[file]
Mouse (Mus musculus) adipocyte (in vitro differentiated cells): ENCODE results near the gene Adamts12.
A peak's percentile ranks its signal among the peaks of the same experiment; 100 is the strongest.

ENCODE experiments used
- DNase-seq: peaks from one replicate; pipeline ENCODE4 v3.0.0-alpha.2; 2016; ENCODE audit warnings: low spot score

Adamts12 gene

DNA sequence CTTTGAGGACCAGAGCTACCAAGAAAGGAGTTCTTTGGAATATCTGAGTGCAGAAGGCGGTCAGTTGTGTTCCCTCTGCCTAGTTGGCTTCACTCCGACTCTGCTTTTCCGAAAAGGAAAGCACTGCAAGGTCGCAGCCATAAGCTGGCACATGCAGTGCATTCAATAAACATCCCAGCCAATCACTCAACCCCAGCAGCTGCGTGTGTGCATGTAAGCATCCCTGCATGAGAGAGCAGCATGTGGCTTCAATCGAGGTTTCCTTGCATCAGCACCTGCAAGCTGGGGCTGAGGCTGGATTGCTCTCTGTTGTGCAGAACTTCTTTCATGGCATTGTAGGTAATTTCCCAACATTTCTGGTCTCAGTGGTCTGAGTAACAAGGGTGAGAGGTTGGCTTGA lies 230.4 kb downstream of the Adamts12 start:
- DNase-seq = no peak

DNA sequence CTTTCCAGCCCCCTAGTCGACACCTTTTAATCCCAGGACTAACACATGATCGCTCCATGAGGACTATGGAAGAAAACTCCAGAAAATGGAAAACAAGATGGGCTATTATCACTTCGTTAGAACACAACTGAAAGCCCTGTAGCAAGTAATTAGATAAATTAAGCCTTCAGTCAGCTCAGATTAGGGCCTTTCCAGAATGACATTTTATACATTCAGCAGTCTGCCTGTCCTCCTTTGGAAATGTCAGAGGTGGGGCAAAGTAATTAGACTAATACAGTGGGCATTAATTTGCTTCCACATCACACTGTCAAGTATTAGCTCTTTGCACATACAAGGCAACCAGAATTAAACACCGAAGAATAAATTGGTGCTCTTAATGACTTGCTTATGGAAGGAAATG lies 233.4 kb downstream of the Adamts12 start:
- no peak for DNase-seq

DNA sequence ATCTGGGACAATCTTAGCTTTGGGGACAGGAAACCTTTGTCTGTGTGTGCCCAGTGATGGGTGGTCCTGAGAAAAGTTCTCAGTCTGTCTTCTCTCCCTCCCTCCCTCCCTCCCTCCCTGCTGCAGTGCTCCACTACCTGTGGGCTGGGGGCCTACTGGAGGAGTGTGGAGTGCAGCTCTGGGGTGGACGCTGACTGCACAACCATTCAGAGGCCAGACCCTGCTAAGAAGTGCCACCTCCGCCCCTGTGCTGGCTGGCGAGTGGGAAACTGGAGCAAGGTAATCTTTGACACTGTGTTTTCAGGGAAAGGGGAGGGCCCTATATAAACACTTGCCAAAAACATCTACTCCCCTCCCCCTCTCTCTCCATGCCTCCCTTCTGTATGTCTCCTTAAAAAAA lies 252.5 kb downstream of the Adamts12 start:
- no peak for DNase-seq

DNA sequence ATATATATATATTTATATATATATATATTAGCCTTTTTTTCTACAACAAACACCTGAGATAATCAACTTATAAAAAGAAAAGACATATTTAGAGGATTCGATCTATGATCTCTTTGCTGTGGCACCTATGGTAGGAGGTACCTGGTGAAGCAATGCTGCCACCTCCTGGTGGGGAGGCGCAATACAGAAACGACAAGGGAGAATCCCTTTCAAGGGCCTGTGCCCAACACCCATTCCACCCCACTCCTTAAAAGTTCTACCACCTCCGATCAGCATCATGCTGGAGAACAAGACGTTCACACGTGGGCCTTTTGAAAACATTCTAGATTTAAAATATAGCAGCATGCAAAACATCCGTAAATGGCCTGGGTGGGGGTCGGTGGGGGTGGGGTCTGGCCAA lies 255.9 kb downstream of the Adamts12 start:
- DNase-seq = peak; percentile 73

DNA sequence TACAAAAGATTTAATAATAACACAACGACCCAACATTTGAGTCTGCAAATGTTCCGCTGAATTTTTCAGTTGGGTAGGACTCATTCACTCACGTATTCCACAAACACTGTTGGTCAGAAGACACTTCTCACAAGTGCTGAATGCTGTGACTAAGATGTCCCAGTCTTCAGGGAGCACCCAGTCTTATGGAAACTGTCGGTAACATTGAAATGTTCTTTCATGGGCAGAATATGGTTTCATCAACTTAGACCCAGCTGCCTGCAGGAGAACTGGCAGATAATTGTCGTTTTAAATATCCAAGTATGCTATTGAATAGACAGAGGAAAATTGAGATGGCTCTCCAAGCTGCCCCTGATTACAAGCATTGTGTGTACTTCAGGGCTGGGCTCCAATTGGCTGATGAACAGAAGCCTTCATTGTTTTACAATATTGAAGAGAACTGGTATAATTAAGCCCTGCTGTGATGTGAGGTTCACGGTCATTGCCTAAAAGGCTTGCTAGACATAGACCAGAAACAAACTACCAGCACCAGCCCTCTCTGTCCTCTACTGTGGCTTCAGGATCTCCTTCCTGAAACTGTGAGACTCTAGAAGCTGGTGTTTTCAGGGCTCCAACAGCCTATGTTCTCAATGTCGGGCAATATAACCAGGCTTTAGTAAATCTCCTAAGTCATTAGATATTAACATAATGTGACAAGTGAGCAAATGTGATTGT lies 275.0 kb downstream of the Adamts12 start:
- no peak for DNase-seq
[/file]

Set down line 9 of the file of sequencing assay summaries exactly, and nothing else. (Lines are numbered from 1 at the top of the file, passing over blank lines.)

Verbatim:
- no peak for DNase-seq